The Cornwall Partnership NHSoundation does not have food banks for staff, but some of its community hospitals have a ‘very careful, locally owned’ sharing and care table where people bring boxes of food and take away when needed. The “Caring and Sharing” initiative was started by Matron Sue Greenwood for staff at Camborne Redruth Community Hospital. It was something they were only doing locally for this particular hospital, until it was also accredited by Helston Community Hospital.

Oxford University Hospitals has also put in place a number of measures to help staff with the increased costs. These include payment of £100 for all staff, a £250 contribution to support sustainable transport costs, access to financial advice from a specialist provider and have also worked with food providers on hospital sites to offer affordable hot food options. A spokesperson said: “We are continuing to work with our people to find ways to help alleviate the cost of living crisis for them.”

To support the wider community in the face of the cost of living crisis, the trust has also introduced collection points to support local food banks at all of its hospital sites. The collection points are not for employees, but for supporting local food banks which in turn support the wider community.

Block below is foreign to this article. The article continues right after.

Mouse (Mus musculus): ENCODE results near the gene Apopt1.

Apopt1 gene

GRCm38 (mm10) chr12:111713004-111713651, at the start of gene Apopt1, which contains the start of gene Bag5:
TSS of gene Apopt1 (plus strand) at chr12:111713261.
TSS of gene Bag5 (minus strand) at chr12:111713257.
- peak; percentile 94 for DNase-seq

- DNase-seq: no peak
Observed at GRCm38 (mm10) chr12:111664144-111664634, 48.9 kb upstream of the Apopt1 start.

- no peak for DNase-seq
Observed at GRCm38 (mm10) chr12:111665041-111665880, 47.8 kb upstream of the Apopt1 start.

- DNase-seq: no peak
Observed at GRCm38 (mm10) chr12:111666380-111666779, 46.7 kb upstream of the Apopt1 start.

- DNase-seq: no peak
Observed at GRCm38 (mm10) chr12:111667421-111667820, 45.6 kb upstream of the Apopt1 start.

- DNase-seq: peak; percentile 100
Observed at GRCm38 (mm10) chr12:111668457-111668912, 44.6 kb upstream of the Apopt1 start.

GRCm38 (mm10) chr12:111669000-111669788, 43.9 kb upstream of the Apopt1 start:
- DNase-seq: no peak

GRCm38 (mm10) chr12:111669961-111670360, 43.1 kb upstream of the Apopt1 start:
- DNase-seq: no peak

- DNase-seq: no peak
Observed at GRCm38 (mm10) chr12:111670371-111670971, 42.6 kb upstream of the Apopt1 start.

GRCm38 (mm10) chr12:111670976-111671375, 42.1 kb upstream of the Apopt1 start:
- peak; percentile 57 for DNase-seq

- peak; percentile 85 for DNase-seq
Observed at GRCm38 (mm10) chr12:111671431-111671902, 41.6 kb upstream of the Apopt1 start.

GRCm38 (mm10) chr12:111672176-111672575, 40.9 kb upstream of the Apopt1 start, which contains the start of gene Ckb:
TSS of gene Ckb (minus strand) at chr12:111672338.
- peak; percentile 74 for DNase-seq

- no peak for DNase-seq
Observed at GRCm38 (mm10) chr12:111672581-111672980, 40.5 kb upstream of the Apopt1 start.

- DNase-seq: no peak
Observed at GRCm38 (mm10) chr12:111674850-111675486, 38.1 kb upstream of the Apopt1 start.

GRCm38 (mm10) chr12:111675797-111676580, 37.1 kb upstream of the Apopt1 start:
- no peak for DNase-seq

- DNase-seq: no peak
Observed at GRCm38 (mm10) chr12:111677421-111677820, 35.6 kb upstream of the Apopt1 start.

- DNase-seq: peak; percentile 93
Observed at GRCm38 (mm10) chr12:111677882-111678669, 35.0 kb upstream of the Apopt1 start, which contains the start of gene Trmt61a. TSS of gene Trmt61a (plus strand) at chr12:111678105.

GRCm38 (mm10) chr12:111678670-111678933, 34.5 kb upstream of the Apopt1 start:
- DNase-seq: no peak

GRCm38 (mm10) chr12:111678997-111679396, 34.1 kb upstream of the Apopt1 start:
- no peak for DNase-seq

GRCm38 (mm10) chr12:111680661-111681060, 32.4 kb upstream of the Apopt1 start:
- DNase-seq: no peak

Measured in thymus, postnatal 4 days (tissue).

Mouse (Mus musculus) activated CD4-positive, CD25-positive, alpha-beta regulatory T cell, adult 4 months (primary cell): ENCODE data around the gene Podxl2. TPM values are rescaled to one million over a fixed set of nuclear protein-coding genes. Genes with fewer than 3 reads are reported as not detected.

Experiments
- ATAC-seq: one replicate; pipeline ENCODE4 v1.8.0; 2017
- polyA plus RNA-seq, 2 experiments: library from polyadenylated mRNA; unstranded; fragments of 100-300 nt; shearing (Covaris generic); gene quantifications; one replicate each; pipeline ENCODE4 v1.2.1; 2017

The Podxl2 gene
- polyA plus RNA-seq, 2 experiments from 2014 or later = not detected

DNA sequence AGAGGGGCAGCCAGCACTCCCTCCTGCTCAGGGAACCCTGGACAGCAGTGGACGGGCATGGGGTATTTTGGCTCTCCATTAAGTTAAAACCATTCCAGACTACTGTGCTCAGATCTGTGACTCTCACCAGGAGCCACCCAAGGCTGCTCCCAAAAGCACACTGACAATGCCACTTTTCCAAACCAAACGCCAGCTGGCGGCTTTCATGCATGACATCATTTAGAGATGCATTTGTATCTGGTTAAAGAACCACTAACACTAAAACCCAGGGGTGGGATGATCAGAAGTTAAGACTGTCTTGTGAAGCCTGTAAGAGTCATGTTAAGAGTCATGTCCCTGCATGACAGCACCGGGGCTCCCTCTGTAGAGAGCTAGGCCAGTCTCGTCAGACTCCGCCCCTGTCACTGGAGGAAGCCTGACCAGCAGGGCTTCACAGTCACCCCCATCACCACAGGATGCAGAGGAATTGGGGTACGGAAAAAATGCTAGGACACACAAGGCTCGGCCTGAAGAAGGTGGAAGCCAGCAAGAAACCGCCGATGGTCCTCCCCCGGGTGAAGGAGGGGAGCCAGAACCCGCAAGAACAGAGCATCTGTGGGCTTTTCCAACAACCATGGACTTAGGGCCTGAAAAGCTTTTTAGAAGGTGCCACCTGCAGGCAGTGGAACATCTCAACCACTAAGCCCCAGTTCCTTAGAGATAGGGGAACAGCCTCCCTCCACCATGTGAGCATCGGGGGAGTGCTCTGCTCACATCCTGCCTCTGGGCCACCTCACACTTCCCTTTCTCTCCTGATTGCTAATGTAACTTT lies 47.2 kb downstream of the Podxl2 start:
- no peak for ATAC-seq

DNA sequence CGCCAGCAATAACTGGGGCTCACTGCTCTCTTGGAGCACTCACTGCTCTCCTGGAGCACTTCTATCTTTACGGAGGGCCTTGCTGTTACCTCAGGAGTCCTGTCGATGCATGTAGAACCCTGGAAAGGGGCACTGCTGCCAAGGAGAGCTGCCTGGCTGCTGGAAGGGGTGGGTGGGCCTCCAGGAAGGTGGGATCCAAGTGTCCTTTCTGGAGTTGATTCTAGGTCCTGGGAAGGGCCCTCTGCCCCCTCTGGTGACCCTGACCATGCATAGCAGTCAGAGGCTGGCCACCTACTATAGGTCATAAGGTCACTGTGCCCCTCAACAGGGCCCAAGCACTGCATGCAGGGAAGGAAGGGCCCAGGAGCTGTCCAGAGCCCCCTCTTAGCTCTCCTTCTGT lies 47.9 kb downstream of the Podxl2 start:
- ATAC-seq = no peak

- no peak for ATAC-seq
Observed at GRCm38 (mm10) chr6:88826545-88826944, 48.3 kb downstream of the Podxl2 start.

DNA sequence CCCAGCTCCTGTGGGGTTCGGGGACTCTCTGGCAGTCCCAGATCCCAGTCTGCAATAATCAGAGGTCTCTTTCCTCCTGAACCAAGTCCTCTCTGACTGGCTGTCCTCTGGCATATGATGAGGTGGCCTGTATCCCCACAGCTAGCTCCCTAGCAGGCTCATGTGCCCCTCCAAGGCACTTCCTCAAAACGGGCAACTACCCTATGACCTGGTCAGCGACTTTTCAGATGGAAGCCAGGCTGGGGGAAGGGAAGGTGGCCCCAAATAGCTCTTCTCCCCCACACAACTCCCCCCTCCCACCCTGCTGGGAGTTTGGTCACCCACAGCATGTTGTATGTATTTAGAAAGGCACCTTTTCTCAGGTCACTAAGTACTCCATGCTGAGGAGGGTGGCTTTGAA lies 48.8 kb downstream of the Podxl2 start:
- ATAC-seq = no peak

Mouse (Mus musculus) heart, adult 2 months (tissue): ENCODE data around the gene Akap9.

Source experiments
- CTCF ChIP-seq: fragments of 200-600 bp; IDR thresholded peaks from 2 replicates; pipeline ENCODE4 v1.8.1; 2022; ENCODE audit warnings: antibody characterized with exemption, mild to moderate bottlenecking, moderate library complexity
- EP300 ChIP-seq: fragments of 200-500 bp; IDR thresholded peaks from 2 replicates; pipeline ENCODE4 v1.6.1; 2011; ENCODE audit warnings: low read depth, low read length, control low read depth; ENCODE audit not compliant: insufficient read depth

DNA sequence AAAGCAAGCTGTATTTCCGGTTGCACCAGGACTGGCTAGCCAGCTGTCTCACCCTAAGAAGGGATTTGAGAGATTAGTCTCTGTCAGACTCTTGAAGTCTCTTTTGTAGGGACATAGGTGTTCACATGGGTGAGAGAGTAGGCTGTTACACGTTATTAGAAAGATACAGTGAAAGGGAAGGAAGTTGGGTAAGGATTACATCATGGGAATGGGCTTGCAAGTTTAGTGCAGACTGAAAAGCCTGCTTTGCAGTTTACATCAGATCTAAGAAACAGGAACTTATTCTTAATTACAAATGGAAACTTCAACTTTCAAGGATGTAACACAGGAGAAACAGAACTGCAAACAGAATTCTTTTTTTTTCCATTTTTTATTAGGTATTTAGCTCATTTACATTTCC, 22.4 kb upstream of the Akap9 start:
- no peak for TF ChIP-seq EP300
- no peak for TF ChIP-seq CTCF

Southampton University Hospital’s NHSoundation Trust has also introduced measures to help staff set food prices. The Trust offered 60% off at its restaurant on hot food, sandwiches, wraps and breakfast items, and discounted food and beverages with on-site caterers and suppliers.

The NHS Trust has a dedicated cost of living team who run a range of initiatives to support staff, including free period products. The trust’s chief executive, Matthew Trainer, gave an update to the board in November, which included running SMILE charity kiosks later in the month where items given to staff in return for a £2 charitable donation will include new and used toys, food and clothing.

In September, Mr. Trainer said he was “fully aware of the detrimental impact the economy is having on some of our staff” and that the trust was continuing to “look at practical ways we can support them”. This included increasing the mileage allowance for people who use their cars as part of their turn and extending the hours of the staff shuttle bus that runs between the two hospitals.